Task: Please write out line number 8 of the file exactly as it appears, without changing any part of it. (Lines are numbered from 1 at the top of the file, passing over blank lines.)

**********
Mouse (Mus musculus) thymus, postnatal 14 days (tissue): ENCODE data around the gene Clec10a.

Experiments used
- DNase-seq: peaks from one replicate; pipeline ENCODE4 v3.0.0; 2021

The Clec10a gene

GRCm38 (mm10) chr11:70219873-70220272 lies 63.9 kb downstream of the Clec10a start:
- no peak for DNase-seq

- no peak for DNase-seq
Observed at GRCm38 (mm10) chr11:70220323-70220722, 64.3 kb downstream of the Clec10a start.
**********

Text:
Observed at GRCm38 (mm10) chr11:70220323-70220722, 64.3 kb downstream of the Clec10a start.